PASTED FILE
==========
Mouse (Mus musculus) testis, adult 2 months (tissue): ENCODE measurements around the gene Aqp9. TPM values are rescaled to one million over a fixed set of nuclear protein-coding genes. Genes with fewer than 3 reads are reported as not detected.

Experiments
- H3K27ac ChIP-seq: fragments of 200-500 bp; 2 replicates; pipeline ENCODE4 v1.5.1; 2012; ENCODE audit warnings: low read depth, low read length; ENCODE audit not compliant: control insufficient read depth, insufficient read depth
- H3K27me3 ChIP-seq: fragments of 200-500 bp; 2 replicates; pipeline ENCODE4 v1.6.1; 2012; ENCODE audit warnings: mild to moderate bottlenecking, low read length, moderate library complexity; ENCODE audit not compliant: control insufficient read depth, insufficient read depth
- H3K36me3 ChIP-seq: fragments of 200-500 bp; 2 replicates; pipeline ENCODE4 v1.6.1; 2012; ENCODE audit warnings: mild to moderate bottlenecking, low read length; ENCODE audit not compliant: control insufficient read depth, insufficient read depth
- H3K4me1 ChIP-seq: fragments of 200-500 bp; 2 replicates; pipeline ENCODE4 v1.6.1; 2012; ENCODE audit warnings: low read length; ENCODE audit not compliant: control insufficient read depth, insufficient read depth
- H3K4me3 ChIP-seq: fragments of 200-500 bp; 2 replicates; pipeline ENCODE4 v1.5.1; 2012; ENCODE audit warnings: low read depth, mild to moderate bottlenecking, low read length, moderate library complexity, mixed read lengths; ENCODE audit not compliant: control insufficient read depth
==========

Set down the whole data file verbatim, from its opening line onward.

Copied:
Mouse (Mus musculus) testis, adult 2 months (tissue): ENCODE measurements around the gene Aqp9. TPM values are rescaled to one million over a fixed set of nuclear protein-coding genes. Genes with fewer than 3 reads are reported as not detected.

Experiments
- H3K27ac ChIP-seq: fragments of 200-500 bp; 2 replicates; pipeline ENCODE4 v1.5.1; 2012; ENCODE audit warnings: low read depth, low read length; ENCODE audit not compliant: control insufficient read depth, insufficient read depth
- H3K27me3 ChIP-seq: fragments of 200-500 bp; 2 replicates; pipeline ENCODE4 v1.6.1; 2012; ENCODE audit warnings: mild to moderate bottlenecking, low read length, moderate library complexity; ENCODE audit not compliant: control insufficient read depth, insufficient read depth
- H3K36me3 ChIP-seq: fragments of 200-500 bp; 2 replicates; pipeline ENCODE4 v1.6.1; 2012; ENCODE audit warnings: mild to moderate bottlenecking, low read length; ENCODE audit not compliant: control insufficient read depth, insufficient read depth
- H3K4me1 ChIP-seq: fragments of 200-500 bp; 2 replicates; pipeline ENCODE4 v1.6.1; 2012; ENCODE audit warnings: low read length; ENCODE audit not compliant: control insufficient read depth, insufficient read depth
- H3K4me3 ChIP-seq: fragments of 200-500 bp; 2 replicates; pipeline ENCODE4 v1.5.1; 2012; ENCODE audit warnings: low read depth, mild to moderate bottlenecking, low read length, moderate library complexity, mixed read lengths; ENCODE audit not compliant: control insufficient read depth